Posted by: Rachel | August 14, 2012

harness that sun! (part 2)

If you’ve been reading this blog for a while you may remember my post last summer about drying fruit in my car. If not, well, it’s that time again and this year I am car-drying tomatoes*.

It may sound nuts, but its cheaper (and a lot more pleasant) that running my oven! We get almost unbroken sun this time of year here, and my car gets no shade in the driveway, so it makes sense to me. Normally I put sunshades in my dash so that I can actually touch the steering wheel if I need to go somewhere, but for the next day or two I’ll manage!

It couldn’t be simpler. I did buy the tomatoes, as my poor tomato plants are crispy shells at this point, but otherwise this cost me nothing other than a sheet of parchment paper.

I used cherry tomatoes, and tried this two ways, cut-side up and cut-side down. I know now that cut-side up is the way to go. Its worth taking the time to arrange the cut tomatoes nicely; they really do dry faster that way.

It is this simple: Just halve the cherry tomatoes, lay cut-side up on a parchment paper-lined (or clean newsprint would work fine) cookie sheet. Put the cookie sheet on the dashboard in full sun and close the windows all but a tiny crack, both to keep bugs out and to let any moisture escape.

cut tomatoes on a cookie sheet

now for some sun!

My car’s inside temperature holds at just about 130F in full sun with the windows just barely cracked open.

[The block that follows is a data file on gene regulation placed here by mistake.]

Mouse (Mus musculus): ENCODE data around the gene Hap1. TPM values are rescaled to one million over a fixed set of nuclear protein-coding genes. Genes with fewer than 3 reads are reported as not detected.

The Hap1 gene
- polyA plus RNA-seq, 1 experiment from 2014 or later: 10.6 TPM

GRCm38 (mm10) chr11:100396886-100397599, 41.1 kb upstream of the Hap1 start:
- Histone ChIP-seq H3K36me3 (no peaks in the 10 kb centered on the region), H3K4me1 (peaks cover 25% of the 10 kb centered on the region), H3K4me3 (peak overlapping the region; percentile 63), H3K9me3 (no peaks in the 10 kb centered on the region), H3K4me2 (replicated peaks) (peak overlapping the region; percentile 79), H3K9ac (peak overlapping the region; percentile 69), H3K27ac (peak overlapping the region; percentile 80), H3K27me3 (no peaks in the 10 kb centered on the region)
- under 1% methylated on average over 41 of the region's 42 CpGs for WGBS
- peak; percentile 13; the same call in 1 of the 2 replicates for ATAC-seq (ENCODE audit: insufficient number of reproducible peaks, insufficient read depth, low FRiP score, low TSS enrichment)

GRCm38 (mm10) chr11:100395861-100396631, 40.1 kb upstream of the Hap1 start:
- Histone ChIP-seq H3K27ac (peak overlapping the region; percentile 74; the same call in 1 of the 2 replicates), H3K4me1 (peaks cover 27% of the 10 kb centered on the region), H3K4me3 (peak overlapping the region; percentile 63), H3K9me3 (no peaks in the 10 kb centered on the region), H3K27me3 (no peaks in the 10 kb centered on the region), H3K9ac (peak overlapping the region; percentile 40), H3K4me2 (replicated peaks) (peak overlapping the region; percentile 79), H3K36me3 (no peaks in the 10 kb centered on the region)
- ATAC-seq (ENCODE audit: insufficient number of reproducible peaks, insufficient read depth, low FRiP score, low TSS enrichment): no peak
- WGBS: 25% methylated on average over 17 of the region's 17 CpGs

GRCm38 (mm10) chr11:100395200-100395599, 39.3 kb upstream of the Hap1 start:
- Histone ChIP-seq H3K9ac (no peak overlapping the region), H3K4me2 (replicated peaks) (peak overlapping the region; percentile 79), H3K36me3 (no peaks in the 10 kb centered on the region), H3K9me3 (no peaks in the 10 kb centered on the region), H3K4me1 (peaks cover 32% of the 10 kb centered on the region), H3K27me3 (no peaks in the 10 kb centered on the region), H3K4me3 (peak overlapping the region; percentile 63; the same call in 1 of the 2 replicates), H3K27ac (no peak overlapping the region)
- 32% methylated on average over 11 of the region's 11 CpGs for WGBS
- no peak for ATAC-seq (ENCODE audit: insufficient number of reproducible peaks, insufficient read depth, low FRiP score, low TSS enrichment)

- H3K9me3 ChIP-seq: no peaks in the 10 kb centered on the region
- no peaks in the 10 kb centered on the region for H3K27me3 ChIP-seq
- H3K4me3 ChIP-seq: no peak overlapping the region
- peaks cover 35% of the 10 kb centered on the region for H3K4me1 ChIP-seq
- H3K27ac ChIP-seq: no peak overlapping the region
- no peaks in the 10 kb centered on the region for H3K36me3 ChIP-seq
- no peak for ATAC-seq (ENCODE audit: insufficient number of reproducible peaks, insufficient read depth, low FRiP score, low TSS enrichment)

oven thermometer on dash reads 130F


Of course the “inside temp” dropped a bit when I opened the car door to get this picture.

I didn’t put anything on the tomatoes. No oil, no spices, no salt, nothing. I think, though, that I’m going to try different “flavors”. I’m pretty sure that a bit of dried crumbled oregano or thyme and some black pepper would be amazing.

about half-way dried after one day

day 2 – getting there…

In the “day 2” picture you can tell the “cup-side up” halves are drying much faster than the “cut-side down” halves. Makes sense, but I had to be sure.

I can tell you two things. One, your car will smell wonderful, and two, this takes almost no effort. I think these will need all of today and perhaps part of tomorrow to finish drying, so about 2-3 days will do if you get sun like we do here in my part of Texas. I didn’t even bother to bring them in at night, just rolled the windows up tight and that was it!

Caveat: I am not recommending that you use your vehicle as a dehydrator. I haven’t gotten sick from eating anything dried this way, but, well… Also, that cookie sheet will be HOT! Be careful moving it if you need to actually drive somewhere, and do move it so you don’t end up with a lap-full of hot cookie sheet and semi-dried tomatoes!

*Many thanks to “Chaiselongue” for reminding me that I meant to do this! 🙂



  1. Yes, we do this too! At the moment we have the car out in full sun (rather than in the garage keeping cool) and it’s full of tomatoes, apricots and apricot leather. Why not harness the sun when it’s there – and you’re right, it does make the car smell nice!

  2. Very neat idea – I was going to say cool! In our part of France we don’t have Texas temperatures but I find I can sun dry tomatoes in the garden. A couple of days in a hot spell, like this coming weekend does it. I love the taste of home dried tomatoes.

  3. When I lived in Knoxville, friends and I dried food this way all the time. We called ourselves the back window women. 🙂

    • I love it! Or maybe “rear window”? What sorts of things (besides tomatoes) did you dry? I’m thinking apple slices… maybe stone fruit?

  4. […] know about this, we’re already done jujube dates and cherry tomatoes. This year, though, since our daytime temperatures are pretty consistently in the low hundreds […]

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